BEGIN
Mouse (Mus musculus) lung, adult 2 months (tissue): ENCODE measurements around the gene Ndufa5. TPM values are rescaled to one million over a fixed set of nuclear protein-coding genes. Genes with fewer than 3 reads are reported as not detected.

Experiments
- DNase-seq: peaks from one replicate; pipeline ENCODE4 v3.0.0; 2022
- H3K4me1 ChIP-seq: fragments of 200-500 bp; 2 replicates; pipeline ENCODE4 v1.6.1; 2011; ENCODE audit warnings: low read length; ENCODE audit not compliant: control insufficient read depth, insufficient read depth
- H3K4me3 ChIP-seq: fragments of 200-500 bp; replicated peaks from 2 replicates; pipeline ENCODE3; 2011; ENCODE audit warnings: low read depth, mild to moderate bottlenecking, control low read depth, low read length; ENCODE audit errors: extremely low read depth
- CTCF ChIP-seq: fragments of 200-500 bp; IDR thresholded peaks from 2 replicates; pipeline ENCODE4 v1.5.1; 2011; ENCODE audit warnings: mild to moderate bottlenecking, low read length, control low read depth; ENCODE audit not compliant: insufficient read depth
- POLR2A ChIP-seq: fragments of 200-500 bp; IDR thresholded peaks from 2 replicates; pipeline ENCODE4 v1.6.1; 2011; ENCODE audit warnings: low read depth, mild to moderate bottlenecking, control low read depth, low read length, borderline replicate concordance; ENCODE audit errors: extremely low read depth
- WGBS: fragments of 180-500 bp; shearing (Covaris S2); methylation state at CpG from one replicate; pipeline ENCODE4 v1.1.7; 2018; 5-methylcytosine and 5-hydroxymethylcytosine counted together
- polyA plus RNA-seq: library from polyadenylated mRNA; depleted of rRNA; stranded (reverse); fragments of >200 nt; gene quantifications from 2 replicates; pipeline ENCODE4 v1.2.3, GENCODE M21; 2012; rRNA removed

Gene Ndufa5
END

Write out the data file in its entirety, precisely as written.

Mouse (Mus musculus) lung, adult 2 months (tissue): ENCODE measurements around the gene Ndufa5. TPM values are rescaled to one million over a fixed set of nuclear protein-coding genes. Genes with fewer than 3 reads are reported as not detected.

Experiments
- DNase-seq: peaks from one replicate; pipeline ENCODE4 v3.0.0; 2022
- H3K4me1 ChIP-seq: fragments of 200-500 bp; 2 replicates; pipeline ENCODE4 v1.6.1; 2011; ENCODE audit warnings: low read length; ENCODE audit not compliant: control insufficient read depth, insufficient read depth
- H3K4me3 ChIP-seq: fragments of 200-500 bp; replicated peaks from 2 replicates; pipeline ENCODE3; 2011; ENCODE audit warnings: low read depth, mild to moderate bottlenecking, control low read depth, low read length; ENCODE audit errors: extremely low read depth
- CTCF ChIP-seq: fragments of 200-500 bp; IDR thresholded peaks from 2 replicates; pipeline ENCODE4 v1.5.1; 2011; ENCODE audit warnings: mild to moderate bottlenecking, low read length, control low read depth; ENCODE audit not compliant: insufficient read depth
- POLR2A ChIP-seq: fragments of 200-500 bp; IDR thresholded peaks from 2 replicates; pipeline ENCODE4 v1.6.1; 2011; ENCODE audit warnings: low read depth, mild to moderate bottlenecking, control low read depth, low read length, borderline replicate concordance; ENCODE audit errors: extremely low read depth
- WGBS: fragments of 180-500 bp; shearing (Covaris S2); methylation state at CpG from one replicate; pipeline ENCODE4 v1.1.7; 2018; 5-methylcytosine and 5-hydroxymethylcytosine counted together
- polyA plus RNA-seq: library from polyadenylated mRNA; depleted of rRNA; stranded (reverse); fragments of >200 nt; gene quantifications from 2 replicates; pipeline ENCODE4 v1.2.3, GENCODE M21; 2012; rRNA removed

Gene Ndufa5